Dr. Ngozi Ezike, Director of the Illinois Department of Public Health, reflects on International Women’s Day celebrated this week; Assistant Secretary for Health Admiral Rachel Levine is part of a panel discussion later today to mark Women’s...
Dr. Ngozi Ezike, Director of the Illinois Department of Public Health, reflects on International Women’s Day celebrated this week; Assistant Secretary for Health Admiral Rachel Levine is part of a panel discussion later today to mark Women’s History Month; and Brian Lentes, ASTHO’s Senior Director of Public Health Infrastructure, says infrastructure is defined many ways and can include the administrative and financial capabilities of an organization.
This is Public Health Review Morning Edition for Thursday March 10, 2022. I'm Robert Johnson.
Now, today's news from the Association of State and Territorial Health Officials.
March is Women's History Month, an opportunity to celebrate the achievements of women everywhere. It's also a time to recognize International Women's Day—that was Tuesday. Earlier this week, we caught up with Dr. Ngozi Ezike, director of the Illinois Department of Health. We get her thoughts on the day and her advice for her female colleagues as she prepares to leave her position. It's our morning conversation.
We celebrated International Women's Day this week. What does a day like this mean to you?
DR. NGOZI EZIKE:
International Women's Day is an exciting day to celebrate all of the achievements of women across the world, and in so many sectors of society, and just to applaud the great achievements.
But it's also an opportunity to agitate for the achievements that we haven't seen, some of the achievements that we maybe have not seen because of cultural or structural or policy-based barriers that have been set in the way of women achieving these additional feats.
And so, trying to make sure that we don't put women behind the starting blocks is also an important part of International Women's Day.
You've certainly had many achievements in your career to date, more to come: the governor credits you with saving thousands of lives in your state during the pandemic; you've been called a role model for young Black girls. What do you think of when you hear these things being said about you?
You know, I'm so humbled by what I've been able to achieve with the incredible team at the state health agency, what we've been able to accomplish. I have heard from hundreds of Black women that, you know, they always pulled their kids in to watch me, so I'm humbled by that and excited to serve as a role model for young girls coming up—young girls of color, Black girls.
But I also want people's sons and their brothers to take note of strong women as well, to be reminded that women can be their counterparts in every single sector of life, and that there is no reason to think that you can't have a strong, educated woman as part of the team, leading the team, forming the backbone of all of our—every sector of our society.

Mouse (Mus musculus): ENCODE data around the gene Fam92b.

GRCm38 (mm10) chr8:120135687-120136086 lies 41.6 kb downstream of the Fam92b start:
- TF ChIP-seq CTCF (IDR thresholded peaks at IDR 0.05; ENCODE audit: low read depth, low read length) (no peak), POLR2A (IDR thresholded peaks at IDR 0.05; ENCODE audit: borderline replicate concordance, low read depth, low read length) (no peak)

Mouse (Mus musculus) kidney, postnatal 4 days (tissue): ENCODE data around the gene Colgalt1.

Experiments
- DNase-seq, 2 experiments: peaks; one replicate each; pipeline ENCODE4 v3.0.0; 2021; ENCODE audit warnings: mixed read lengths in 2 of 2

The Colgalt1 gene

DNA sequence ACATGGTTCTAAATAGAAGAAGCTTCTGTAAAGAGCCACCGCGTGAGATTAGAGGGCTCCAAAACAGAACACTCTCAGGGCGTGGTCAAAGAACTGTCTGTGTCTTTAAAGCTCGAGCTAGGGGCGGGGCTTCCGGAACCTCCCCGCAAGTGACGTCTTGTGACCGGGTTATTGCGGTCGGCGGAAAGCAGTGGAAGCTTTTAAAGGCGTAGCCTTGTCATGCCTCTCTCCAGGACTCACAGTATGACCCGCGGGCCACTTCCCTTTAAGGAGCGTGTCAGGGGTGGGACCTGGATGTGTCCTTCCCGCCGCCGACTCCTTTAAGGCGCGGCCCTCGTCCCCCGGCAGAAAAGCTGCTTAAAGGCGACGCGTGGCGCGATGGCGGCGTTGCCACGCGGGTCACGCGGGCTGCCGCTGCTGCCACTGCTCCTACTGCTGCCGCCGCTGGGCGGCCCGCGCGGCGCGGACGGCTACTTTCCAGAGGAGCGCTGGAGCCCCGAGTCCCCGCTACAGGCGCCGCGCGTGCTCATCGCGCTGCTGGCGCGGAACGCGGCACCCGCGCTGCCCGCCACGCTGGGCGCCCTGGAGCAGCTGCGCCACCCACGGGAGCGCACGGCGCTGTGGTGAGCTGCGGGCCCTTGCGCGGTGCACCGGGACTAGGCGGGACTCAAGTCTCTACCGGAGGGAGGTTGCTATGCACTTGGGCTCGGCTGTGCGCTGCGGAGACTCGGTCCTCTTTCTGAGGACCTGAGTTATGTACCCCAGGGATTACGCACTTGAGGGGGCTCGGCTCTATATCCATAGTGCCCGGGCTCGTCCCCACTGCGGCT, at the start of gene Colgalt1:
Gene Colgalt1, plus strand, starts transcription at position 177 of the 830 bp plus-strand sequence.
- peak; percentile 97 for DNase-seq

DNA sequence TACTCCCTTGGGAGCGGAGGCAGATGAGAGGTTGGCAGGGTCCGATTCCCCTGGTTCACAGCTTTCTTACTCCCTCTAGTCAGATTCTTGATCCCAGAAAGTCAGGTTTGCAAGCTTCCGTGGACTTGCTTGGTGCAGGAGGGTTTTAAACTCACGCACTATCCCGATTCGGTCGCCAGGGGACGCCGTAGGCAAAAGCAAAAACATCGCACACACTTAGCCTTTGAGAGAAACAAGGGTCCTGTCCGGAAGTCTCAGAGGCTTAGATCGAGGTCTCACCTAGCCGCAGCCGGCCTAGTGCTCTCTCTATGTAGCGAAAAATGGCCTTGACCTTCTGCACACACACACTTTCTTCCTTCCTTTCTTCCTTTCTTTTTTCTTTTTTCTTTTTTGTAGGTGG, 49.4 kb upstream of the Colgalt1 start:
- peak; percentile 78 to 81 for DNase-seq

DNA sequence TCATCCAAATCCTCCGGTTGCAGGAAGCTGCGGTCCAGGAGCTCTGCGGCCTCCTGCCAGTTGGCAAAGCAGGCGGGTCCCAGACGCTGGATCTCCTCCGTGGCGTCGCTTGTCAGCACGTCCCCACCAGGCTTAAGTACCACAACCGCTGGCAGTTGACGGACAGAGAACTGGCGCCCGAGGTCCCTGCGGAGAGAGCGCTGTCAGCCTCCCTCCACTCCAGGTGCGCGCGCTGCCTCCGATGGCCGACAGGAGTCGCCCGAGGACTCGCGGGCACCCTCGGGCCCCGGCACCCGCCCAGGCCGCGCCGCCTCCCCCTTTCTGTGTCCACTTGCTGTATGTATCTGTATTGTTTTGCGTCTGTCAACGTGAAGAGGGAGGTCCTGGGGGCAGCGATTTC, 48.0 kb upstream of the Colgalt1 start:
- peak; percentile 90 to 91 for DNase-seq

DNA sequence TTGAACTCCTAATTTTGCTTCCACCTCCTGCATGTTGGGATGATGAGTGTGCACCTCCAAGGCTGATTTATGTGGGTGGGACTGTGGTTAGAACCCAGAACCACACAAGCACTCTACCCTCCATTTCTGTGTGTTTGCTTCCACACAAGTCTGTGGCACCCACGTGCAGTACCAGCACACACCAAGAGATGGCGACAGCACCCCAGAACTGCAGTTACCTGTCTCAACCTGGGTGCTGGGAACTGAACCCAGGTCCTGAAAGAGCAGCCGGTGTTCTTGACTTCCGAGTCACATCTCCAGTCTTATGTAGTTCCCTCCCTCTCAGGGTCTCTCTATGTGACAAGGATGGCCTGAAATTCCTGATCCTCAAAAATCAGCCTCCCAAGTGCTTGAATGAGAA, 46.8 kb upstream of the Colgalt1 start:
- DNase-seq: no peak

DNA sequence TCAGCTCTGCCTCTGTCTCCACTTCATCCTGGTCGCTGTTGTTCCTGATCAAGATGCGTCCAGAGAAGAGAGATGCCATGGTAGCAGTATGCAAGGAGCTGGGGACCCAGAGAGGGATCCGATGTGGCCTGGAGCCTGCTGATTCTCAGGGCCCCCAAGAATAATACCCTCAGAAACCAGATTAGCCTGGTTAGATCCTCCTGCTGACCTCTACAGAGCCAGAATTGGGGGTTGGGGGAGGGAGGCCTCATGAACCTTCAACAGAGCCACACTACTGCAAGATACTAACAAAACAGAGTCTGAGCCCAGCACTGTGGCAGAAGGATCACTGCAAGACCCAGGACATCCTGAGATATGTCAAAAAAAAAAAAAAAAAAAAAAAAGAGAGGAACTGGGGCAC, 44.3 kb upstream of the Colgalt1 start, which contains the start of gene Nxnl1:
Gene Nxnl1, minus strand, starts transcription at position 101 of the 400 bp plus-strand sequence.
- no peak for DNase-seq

You'll be leaving your position in Illinois in just a matter of days. What advice or wisdom do you have for other women in public health leadership roles around the nation?
You know, when we look at IDPH, for example, here in Illinois, you know, women make up over 50% of the agency. So, we are already controlling the health of our states. And so, I would just encourage women to make sure that—as those opportunities to lead, to be at the forefront of that—we would stand up, that we would rise up. We would take that opportunity to be, you know, not just the worker bee, but that bold, visionary thought leader to help craft the policies and the strategies of today, tomorrow, and the future.
Assistant secretary for health, Admiral Rachel Levine, is part of a panel discussion later today to mark Women's History Month. Levine, an ASTHO alum, will be joined by others in the Department of Health and Human Services. The panelists will highlight the department's programs and initiatives to promote the health and wellbeing of women across the United States.
The online event begins at 3:30 pm Eastern time today. You can watch using the link in the show notes.
Finally today, when you hear the term public health infrastructure, what comes to mind? According to ASTHO's Brian Lentes, it can be a reference to many things, including the administrative and financial capabilities of an organization.
You've seen state agencies, you know, pursue federal dollars, for example, to improve their public health infrastructure.
But the, you know, the increase in public health dollars that have become available can be a challenge sometimes on the spending and really the development of programs and just having the resources to manage those funds. Procuring, you know, sub-recipients, contractors, partners really to conduct work within the community—it becomes a challenge just because of the tremendous amount of dollars that may be available and lacking resources, really a number of resources, across health agencies to do those internal processes.
Lentes says ASTHO can provide members the tools they need to help them improve their processes, including one-on-one technical assistance, educational sessions, and microlearning opportunities. You can learn more using the link in the show notes.
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That'll do it for today's newscast. We're back tomorrow morning with more ASTHO news and information.
I'm Robert Johnson. You're listening to Public Health Review Morning Edition. Have a great day.